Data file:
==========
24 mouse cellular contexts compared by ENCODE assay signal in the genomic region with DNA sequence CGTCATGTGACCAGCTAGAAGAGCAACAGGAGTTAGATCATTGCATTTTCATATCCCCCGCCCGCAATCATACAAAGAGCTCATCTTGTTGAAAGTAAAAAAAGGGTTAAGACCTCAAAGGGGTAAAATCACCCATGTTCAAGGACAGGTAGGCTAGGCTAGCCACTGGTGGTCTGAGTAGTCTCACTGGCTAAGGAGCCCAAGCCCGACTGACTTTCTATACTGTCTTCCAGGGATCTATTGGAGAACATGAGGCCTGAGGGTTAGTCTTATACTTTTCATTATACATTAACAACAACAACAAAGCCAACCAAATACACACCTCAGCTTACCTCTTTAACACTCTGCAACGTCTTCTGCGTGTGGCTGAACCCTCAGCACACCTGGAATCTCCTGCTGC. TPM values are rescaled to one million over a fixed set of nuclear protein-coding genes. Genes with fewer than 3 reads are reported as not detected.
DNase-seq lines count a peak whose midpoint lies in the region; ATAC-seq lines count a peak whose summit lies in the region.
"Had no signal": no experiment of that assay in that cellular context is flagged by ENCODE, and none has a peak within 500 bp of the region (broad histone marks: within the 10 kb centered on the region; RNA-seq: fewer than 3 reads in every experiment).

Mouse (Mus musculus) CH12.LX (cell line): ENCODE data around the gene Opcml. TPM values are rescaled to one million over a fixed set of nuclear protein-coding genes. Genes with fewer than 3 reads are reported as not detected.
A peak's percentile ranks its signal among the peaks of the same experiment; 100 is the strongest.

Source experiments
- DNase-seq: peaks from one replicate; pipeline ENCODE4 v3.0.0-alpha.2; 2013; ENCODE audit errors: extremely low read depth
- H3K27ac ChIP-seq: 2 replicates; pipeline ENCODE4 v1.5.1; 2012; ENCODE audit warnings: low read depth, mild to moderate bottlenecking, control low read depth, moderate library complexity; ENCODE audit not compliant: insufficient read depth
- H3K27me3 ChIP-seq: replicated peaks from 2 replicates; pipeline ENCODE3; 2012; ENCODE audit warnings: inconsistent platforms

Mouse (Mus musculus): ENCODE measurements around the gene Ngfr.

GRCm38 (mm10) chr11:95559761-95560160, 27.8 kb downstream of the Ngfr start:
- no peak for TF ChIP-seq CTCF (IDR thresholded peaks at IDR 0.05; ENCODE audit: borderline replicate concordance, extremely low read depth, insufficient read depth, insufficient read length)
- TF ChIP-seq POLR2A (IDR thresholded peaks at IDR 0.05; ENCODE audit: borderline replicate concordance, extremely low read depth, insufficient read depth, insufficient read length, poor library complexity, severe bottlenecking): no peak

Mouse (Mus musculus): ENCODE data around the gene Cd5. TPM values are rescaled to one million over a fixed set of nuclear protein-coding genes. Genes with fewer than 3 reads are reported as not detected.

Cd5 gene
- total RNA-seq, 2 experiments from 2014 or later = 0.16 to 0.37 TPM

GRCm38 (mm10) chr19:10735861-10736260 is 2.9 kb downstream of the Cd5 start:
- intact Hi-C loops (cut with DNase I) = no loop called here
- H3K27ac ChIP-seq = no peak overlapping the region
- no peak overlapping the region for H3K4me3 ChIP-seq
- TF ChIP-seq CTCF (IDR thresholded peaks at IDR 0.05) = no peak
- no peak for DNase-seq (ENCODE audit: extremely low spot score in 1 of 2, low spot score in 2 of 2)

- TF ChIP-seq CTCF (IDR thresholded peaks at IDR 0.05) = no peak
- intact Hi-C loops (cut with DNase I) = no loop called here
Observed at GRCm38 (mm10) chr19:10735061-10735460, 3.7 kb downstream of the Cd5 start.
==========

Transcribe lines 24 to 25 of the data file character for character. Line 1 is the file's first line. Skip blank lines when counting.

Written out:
- intact Hi-C loops (cut with DNase I) = no loop called here
Observed at GRCm38 (mm10) chr19:10735061-10735460, 3.7 kb downstream of the Cd5 start.